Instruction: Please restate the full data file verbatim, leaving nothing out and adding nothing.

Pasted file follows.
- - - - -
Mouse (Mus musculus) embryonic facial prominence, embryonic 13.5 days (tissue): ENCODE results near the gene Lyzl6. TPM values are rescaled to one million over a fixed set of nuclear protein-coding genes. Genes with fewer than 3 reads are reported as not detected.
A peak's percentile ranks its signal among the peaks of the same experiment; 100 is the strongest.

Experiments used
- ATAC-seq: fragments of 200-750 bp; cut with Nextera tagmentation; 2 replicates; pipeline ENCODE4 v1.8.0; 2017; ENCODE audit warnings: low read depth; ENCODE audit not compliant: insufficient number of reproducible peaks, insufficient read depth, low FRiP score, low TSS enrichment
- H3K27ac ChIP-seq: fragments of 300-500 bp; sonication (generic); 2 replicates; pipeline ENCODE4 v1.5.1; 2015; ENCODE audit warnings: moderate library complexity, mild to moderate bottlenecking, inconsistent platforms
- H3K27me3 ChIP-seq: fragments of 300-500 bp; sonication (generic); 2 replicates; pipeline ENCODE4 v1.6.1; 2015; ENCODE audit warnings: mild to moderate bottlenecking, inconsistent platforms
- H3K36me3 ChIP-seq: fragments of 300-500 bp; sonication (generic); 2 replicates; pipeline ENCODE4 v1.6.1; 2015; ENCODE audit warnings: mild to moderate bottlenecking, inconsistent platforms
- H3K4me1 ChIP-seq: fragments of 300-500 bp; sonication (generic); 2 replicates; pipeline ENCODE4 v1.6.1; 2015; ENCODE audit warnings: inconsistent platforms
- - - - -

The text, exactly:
Mouse (Mus musculus) embryonic facial prominence, embryonic 13.5 days (tissue): ENCODE results near the gene Lyzl6. TPM values are rescaled to one million over a fixed set of nuclear protein-coding genes. Genes with fewer than 3 reads are reported as not detected.
A peak's percentile ranks its signal among the peaks of the same experiment; 100 is the strongest.

Experiments used
- ATAC-seq: fragments of 200-750 bp; cut with Nextera tagmentation; 2 replicates; pipeline ENCODE4 v1.8.0; 2017; ENCODE audit warnings: low read depth; ENCODE audit not compliant: insufficient number of reproducible peaks, insufficient read depth, low FRiP score, low TSS enrichment
- H3K27ac ChIP-seq: fragments of 300-500 bp; sonication (generic); 2 replicates; pipeline ENCODE4 v1.5.1; 2015; ENCODE audit warnings: moderate library complexity, mild to moderate bottlenecking, inconsistent platforms
- H3K27me3 ChIP-seq: fragments of 300-500 bp; sonication (generic); 2 replicates; pipeline ENCODE4 v1.6.1; 2015; ENCODE audit warnings: mild to moderate bottlenecking, inconsistent platforms
- H3K36me3 ChIP-seq: fragments of 300-500 bp; sonication (generic); 2 replicates; pipeline ENCODE4 v1.6.1; 2015; ENCODE audit warnings: mild to moderate bottlenecking, inconsistent platforms
- H3K4me1 ChIP-seq: fragments of 300-500 bp; sonication (generic); 2 replicates; pipeline ENCODE4 v1.6.1; 2015; ENCODE audit warnings: inconsistent platforms